What’s in Print

Tank fleets should benefit from slow, but steady growth in the US economy

TANK truck fleets outperformed much of the rest of the trucking industry over the past year. With a majority of tank freight under contract, tank fleets are achieving solid revenue gains, according to Bob Costello, chief economist and senior vice-president of international trade policy & cross-border operations for the American Trucking Associations.

Costello also reviewed the outlook for trucking overall and the US economy in general during his annual economic update delivered at the National Tank Truck Carriers 71st Annual Conference in Las Vegas, Nevada.

He noted that truck fleets will only average about 1.5% growth in loads this year compared with 3.5% growth in 2018, but it’s important to keep in mind that this growth is coming while the US economic expansion continues at a historically high level.

“People keep asking me if a recession is coming,” Costello said. “It’s not. Last year we had an economy that grew well above trend. We are moving back to trend. The US economy is slowing, but growing. That means a recession can be pushed off even further.

“Economic expansions don’t die of old age, they usually die of something else—a bubble or the Fed doesn’t realize the economy is slowing and they keep pushing on the brakes until it’s too late to avoid a recession. Federal Reserve Board has said they have no plans to increase interest rates this year. I believe the next threat of a recession won’t be until 2021 or later.”

Costello said he believes the biggest threat to the US economy revolves around international trade. “There are a lot of things going on,” he said. “The USMCA (US Mexico Canada Agreement) has about a 50-50 chance of being ratified by the Senate. President Trump has threatened withdrawal from NAFTA if USMCA isn’t passed.

“We’ve been telling legislators that we in trucking have a good blue-collar story to tell regarding the benefits of the trade agreement. We have close to 50,000 full-time truck drivers that are just hauling NAFTA freight.

“The China situation also is very worrisome. President Trump has said he would increase tariffs on many Chinese goods anywhere from 10% to 25%. US companies increased many Chinese imports at the end of last year to avoid the threat of higher tariffs.”

Despite the looming threat of trade wars, the US economy grew by almost 3% in 2018. Should grow by 2.4% this year and 2.2% in 2020.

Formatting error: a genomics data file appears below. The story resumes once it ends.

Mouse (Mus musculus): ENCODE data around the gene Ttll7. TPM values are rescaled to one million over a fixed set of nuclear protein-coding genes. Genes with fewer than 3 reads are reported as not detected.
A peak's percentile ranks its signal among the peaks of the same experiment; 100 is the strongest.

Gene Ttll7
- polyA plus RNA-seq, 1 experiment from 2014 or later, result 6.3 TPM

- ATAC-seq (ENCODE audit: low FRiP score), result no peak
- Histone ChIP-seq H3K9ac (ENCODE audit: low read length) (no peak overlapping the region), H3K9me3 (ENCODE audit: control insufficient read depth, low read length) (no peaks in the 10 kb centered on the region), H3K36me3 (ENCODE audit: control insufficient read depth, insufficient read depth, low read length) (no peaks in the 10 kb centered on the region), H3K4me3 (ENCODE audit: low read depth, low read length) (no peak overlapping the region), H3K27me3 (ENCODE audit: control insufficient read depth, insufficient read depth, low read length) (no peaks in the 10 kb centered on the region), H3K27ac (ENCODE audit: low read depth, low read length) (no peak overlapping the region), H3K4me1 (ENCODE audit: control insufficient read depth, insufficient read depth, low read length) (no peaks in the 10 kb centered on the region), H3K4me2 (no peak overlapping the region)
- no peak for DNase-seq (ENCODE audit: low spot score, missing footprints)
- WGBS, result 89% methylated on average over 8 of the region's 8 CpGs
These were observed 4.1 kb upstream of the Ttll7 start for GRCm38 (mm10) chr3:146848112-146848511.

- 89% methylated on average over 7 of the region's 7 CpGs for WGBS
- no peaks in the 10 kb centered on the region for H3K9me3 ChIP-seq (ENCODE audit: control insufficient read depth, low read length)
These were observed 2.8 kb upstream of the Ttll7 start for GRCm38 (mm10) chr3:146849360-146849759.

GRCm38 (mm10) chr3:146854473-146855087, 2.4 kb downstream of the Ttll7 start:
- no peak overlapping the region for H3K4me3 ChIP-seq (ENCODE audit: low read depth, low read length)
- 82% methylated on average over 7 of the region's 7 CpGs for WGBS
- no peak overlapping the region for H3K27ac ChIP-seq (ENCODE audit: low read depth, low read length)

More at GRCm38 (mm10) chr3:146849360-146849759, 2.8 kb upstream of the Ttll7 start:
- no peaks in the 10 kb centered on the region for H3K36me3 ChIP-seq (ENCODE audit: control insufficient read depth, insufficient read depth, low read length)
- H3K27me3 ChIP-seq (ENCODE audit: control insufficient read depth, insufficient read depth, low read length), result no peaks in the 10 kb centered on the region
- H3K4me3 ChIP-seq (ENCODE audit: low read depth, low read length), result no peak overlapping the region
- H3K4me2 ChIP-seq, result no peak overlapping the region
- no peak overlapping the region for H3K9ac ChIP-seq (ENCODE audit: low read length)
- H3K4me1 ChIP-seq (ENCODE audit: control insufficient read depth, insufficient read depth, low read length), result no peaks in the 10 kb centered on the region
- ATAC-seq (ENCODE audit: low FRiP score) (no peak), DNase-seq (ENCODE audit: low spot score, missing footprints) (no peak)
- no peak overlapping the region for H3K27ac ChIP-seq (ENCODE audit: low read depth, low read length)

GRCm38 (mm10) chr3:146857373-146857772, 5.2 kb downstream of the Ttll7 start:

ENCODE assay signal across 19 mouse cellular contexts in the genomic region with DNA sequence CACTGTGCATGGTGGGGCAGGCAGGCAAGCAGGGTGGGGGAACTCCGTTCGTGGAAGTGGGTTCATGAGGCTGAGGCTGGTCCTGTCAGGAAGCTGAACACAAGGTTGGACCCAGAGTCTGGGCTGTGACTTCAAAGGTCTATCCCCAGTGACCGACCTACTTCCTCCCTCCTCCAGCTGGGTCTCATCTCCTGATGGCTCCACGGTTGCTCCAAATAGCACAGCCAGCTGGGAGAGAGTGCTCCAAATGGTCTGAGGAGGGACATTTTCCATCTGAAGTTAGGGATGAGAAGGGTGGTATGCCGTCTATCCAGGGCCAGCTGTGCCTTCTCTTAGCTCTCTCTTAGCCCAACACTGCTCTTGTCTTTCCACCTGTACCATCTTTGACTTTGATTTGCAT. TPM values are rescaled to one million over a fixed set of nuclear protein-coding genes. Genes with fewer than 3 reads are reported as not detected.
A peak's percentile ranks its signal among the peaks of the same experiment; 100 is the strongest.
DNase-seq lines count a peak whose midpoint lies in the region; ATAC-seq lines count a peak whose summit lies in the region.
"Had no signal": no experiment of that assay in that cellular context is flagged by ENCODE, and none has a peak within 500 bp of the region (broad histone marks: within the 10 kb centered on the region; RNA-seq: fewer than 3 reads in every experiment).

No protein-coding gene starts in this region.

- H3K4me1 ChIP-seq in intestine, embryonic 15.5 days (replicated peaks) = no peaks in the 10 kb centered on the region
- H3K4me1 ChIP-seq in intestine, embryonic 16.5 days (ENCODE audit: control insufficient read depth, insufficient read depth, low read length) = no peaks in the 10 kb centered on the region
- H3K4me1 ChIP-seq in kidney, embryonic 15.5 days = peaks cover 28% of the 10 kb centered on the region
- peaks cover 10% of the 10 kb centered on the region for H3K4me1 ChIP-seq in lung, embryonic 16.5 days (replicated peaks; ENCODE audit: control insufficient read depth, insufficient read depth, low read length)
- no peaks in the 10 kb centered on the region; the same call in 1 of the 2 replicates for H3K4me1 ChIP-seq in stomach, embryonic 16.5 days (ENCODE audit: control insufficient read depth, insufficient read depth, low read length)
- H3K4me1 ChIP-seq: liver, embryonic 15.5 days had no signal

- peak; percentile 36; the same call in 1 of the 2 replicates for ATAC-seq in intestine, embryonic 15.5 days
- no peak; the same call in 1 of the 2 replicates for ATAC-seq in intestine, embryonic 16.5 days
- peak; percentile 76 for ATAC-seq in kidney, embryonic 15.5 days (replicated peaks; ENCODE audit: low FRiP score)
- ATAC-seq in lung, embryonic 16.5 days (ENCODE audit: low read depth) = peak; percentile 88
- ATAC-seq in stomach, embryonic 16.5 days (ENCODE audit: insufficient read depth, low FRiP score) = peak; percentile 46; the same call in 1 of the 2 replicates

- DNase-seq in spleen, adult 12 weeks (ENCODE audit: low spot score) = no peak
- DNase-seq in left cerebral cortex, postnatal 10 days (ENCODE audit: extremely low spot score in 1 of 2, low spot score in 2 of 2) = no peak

Consumer fundamentals remain good, including a solid job market. The unemployment rate for 2018 fell to 3.9% (and it dropped to 3.7% for two months during the year). It is forecast to reach 3.6% this year.

“We are near or at full employment right now,” Costello said. “We have more job openings in this economy than we have unemployed people.

“It’s incredible that we are still hitting 210,000 new jobs every month when we are at full employment. Don’t be surprised if the new jobs number comes down a bit. Wage growth climbed to 3% last year. I think it will be slightly less this year, but up again next year.”

Housing construction is the weakest of the economic sectors that drive truck freight. Housing starts are projected to be relatively flat this year.

“Last year saw the highest level of housing starts since 2011, but the overall numbers were continually disappointing,” Costello said. “There were a number of reasons for that. Interest rates went up. There isn’t as much open land around cities now. Developers often have to tear down an existing home to build a new one. Millennials are not buying the sort of homes people thought they would.”

Factory output grew by about 2.7% in 2018, but slower growth is expected for the next two years. Costello suggested that growth in manufacturing activity will be around 1.5% in 2019 and 1.4% in 2020.

Plastics production has seen a nice little rise. US plastics output grew by 1.1% in 2018, and should grow by 1.4% in 2019.

US chemical production has risen steadily since 2017. Last year, chemical production grew by 4.0% and should increase by another 2.0% in 2019. Upwards of 2.8% growth has been projected for 2020.

US paint production has slowed but is still at relatively high levels. Paint production grew by 5.2% in 2018, but growth is projected at 2.2% this year.

Cement production is falling this year due to relative flatness in the construction sector. US cement production grew by just 0.1% in 2018, and production is forecast to decline by 5.2% this year and 0.2% in 2020.

US production of industrial minerals, including clay, lime, and gypsum will be flatter. Costello predicted a 0.3% drop in production in 2019, followed by a modest rebound of 0.2% in 2020.

US food production grew by 2.8% in 2018 and should grow by another 1.5% in 2018 and 1.7% in 2020.

US oil production has benefitted from higher prices. US production is still at record highs, with 20% of crude oil now being exported.

TAGS: Trends
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